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The Goldendale Sentinel
Goldendale , Washington
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May 16, 2012     The Goldendale Sentinel
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May 16, 2012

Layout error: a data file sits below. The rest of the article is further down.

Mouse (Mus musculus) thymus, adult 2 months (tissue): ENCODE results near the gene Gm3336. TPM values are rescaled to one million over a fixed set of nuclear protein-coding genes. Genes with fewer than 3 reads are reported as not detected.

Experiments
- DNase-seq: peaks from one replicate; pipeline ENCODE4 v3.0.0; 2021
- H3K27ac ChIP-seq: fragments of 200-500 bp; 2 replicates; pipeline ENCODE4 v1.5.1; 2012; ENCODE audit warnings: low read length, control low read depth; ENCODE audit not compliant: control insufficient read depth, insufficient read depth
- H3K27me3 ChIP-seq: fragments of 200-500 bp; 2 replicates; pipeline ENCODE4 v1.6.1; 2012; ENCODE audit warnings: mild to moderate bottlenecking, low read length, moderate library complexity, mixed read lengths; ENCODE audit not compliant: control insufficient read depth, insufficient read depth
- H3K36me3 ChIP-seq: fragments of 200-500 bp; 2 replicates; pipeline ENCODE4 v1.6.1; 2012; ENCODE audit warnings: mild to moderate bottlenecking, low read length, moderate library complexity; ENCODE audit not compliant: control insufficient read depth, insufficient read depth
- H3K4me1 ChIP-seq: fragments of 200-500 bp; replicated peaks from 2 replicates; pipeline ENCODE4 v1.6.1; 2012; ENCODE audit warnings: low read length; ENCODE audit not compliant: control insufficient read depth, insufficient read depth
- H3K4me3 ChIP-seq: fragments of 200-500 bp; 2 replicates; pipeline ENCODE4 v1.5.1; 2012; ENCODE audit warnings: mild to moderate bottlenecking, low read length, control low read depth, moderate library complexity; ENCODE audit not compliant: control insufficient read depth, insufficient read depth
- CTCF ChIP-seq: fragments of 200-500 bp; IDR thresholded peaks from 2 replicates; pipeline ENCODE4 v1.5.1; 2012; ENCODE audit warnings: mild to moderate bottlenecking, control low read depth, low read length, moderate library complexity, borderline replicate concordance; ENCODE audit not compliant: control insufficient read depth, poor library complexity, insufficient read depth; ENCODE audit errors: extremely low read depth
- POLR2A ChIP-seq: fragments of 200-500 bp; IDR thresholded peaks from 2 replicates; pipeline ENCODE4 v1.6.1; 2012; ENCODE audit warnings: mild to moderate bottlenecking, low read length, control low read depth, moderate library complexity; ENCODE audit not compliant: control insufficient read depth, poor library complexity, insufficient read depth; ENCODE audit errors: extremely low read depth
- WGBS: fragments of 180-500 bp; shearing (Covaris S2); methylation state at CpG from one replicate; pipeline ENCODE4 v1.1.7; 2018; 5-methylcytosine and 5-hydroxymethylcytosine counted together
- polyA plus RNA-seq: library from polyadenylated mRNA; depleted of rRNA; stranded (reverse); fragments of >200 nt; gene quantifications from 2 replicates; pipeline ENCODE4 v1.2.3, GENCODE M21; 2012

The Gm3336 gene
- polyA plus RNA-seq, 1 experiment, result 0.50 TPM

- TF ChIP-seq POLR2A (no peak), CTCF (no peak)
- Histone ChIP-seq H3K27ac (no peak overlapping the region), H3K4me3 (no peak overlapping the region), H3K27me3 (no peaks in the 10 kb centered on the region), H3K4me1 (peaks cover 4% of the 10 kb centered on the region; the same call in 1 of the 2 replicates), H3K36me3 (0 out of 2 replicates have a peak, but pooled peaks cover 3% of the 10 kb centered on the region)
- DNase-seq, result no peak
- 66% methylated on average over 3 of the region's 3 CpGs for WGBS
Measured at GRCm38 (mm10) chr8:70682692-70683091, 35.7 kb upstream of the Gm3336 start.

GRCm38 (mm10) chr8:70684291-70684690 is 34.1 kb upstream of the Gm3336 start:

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I; A2 --MAY 16,2012 Blanket appraisal clinic held at Maryhill Musuem Maryhill Museum hosts an Indian Trade Blanket Ap- praisal Clinic with Barry Friedman Saturday, May 19, from 10 a.m. to 4 p.m. Commercially woven woolen .trade blankets have been standard attire and cherished gifts in Indian country for generations. Pendleton Woolen Mills has set the standard for making these beautiful blankets for more than a century Barry Friedman of Phoenix, Ariz., and author of Chasing Rain- bows: Collecting American Indian Trade and Camp Blankets, will be at Maryhill to provide free appraisals of vintage trade blankets woven by Pendleton, Oregon City, Capps, Racine, and other blanket manufactur- ers. Appraisals are free with museum admission. POLICE from Page I assure the citizens that everything is fine and if not, we need to find out what that is and correct it." In Snohomish County, in- vestigators from the Marysville Police Depart- ment filed an affidavit with Snohomish County prosecu- tors two weeks ago that sug- gests possible malfeasance on the part of Domish and his department between 2006 and 2010, when Domish was police chief in Granite Falls. At issue is how money, property and evidence from drug investigations was ob- tained, handled, and record- ed. Munyan said the affidavit outlining "potential crimi- nal activity" by Domish and/or employees of the Granite Falls department is a cause of concern for local administrators. "We'll have to wait and see what's in the report from Pratham and Associates," Poucher said. I don't want to pre-judge the report. We're going to move with delibera- tion but not until all the facts are in." Noted Munyan, "Whether what they did up there was criminal or not, it shows a lack of oversight and judg- ment on Tony's part." Domish denied the allega- tions of wrongdoing made by the Marysville Police De- partment in a May 1 inter- view with The Everett Her- ald. He told a reporter, "I knew this [investigation] was happening, I just didn't know it'd go this far." Marysville detectives, who began investigating last November at the behest of the current Granite Falls ad- ministration, allege in their affidavit (obtained by The Herald under state public record laws) that they found evidence to support two felony theft and misappro- priation charges, and more than a dozen counts of pos- sible misdemeanor official misconduct. Domish left Granite Falls in 2010 after accepting a sev- erance package of more than $78,000. The settlement came about after Domish was placed on paid adminis- trative leave. THIS WEEK'S MOST WANTED: The Goldendale Police are looking for Jimmy Looney. Looney, 24, is wanted for attempted residential burglary, attempted second degree burglary and attempted vehicle prowl. Looney is 5-05, 158 pounds.with brown eyes and black hair. III Wasco Memorial Da V I 5udal, Ma!4 27 - 10:30 am: Breakfast at-N. Sherman County RFPD fire hall on Old Hwy 97 am: 2nd Annual Fun Run/Walk,registration at old Wasco fire hall at the corner of Clark & Armsworthy. Races begin at 9 am 8 - 3 pro: Book Sale at Library 10 - 3 pro: Quilt & Craft Sale at the Depot, plus railroad exhibit 8 pro: Karaoke night at the Goose Pit Saloon MottgAy, MA 2 3 7:30 - 10:30 am: Breakfast at N. Sherman ' RFPD fire hall on Old Hwy 8 - 3 pro: Book Sale at Library - 3 pro: Kids corner ~ petting zoo, fish chalk art contest, and more 10:30 - 11 am: Parade, registration begins at 9am Noon: Paradise Rose Chuck Wagon lunch at Depot Park 11 - 3 pro: Auto Show 1 - 2 pro: Pastry Auction followed by raffle with many great travel drawings Helicopter Rides - book your flight in advance, (541) 442-5515 , Grain Growers -ngh Prairie Auction returns The 13th Annual High Prairie Firehouse Sale is coming up this weekend, May 19 and 20. This community-wide event includes a huge rum- mage sale, food booth, plant sale, silent auction, quilt raf- fle, and fun activities for kids. The sale opens at 9 a.m. on both days and closes at 5 p.m. on Saturday, 3 p.m. on Sunday. The location is 783 Center- ville Highway, about seven miles northeast of Lyle. Signs from both ends of Centerville Highway will direct visitors to the site. The heart of the Firehouse Sale is the huge rummage sale/family garage sale. Just about anything can be found, from nuts and bolts, to pianos and sofas. The plant depart- ment will feature several vari- eties of locally raised tomato GOLDENDALE, WASHINGTON CONTRIBUTED: BEVERLY NICKERSON SEMI ON ITS SIDE: A semi truck Overturned on Highway 97 near milepost 23 last week, tying up traffic in both directions as removal continued. There were no reports of injuries. Library tlosts annual Spring S,zhool Arts Festival and pepper starts, along with many other plants and garden items. A master gardener will be on hand. The Silent Auction returns for the fourth year. Individu- als and businesses from around the area have gener- ously donated merchandise and services for the auction. Reports are that some very nice items are being offered this year. Bidding is open from 9 a.m. on Saturday to 2 p.m. on Sfinday, and bidders can call in bid increases until the auction closes. Also part of the auction is the "Buy it Now" board, where some of the donated items will be of- fered for immediate purchase at a discounted price. Since its inception in 2000, the Firehouse Sale has pro- vided more than $70,000 for the High Prairie Fire District and other community pro- jects. For more information, call (509) 365-4429 or (509) 365- 2700. The Goldendale Commu- nity Library will host its an- nual Spring School Arts Fes- tival May 25 through June 5. The festival features perfor- mances by local students from Goldendale's middle and high schools and art ac- tivities for teens and pre- teens. Year-end awards for outstanding seniors will be presented at the concerts. The first performance will be a jazz concert with the High School Jazz Bands on Thursday, May 31 at 7p.m. in the Library's amphithe- ater. Musician and teacher Doug Siegel will direct Jazz Ensembles I and II from the high school. The following night, June 1, GHS drama students will present An Evening with the Bard: highlights from Shakespeare's best works. This program begins at 6:30p.m. on Friday night. Goldendale Middle School and High School choirs will perform on Tuesday, June 5, again at 7 p.m.. Siegel will di- rect the high school choir, while the middle school choir will be directed by Barb Stout. This year, the library is partnering with 4H leader Darla Simmons to bring two workshop activities to school age youth duririg the festival. On Friday, May 25, a jun- gle-themed mask making workshop will be held from noon until 4 p.m. downstairs at the library, open to ages eight to 18. The following weekend, students may par- ticipate in a workshop with well-known mosaic artist Toms Royal from Portland, in learning glazing and grouting techniques. The piece created during the mo- saic workshop will be auc- tioned off at a benefit for Maryhill Museum later in the year, to help fund student art field trips and programs. The High School Arts Fest has been a tradition at the Goldendale Library for more than 15 years and has featured a variety of arts, in- cluding music, drama, dance, painting, drawing and ceramics by teens and young adults ages 10 to 18. Groups interested in partici- pating in future years should contact the Golden- dale Library All performances are free and open to the general pub- lic. Concerts are expected to last about 90 minutes, and may be moved inside in the case of inclement weather. For more information, call the Library at 773-4487. In- formation can also be found on the Goldendale Library's Facebook page and district website, or by signing up for email event announcements. BAOK FLOW AggEMBLY TEgTINO game Low Rares /'or 012 Flume Road Wafer gervioea, LLC. (609) 688-2848 " (509) 887-6842 Bob Roe Wa. Contractors Lic. #: roesls*080M8 Construction Equipment Saturday, May t9 th -- xo:ooam Hood River, Oregon SkyTrack 8042 International Flatbed Truck o Toyota 4,0001b Forklift 8'x28' Construction Site Office Trailer 8'x20' Steel Conex Box Nailers Shop Vacs - Skill Saws Aluminum & Fiberglass Ladders Scaffolding - Rammers Leaf Blowers Air Compressors Paint Sprayers Concrete Saw - Concrete Forms--Tile Saw Laser Transits Mixed Power Tools and More! pfOXlO d ONLINE BIDDING wD,v.charnnessauctions.com CHAMNESS Auctions, LLC 541-490-0969 CenturyLink offers telephone assistance to individuals living on Tribal Lands Low-income consumers 1-nay qualfl, for assistance that will reduce the cost of basic .Ifionthly. telephone service. The assistance program known as Lif?line Affordable Telephone Assistance, is available to qualifying, consumers in every U.S. state (tenitory and commonwealth). Qualifications for participation vary by state. In states that follow the federal guidehnes, the subscriber must have a household annual uioss raceme at or below 135% of the Federal Poverty delines for a household of that size; or participate in any one of the following, programs: Medicinal, Supp!ement! Nutrition Assistance'Program (Food Stamps), uppmmentaL SeeuriW Income (SSI), Federal Public Housing Assistance (Section 8). Low-Income Home Energy Assistance Program (LlHEAP),'National School Ltmch Program's Free Lhnch Program. or Temporary Assistance f6 Needy Families (TA,-NF). " . Residents of American Indian and Alaskan Native tribal lands may qualify for .up to an additional $25 of enhanced Lifeline support f'nonthly and a credit of up to $100 on their initial installation charges. 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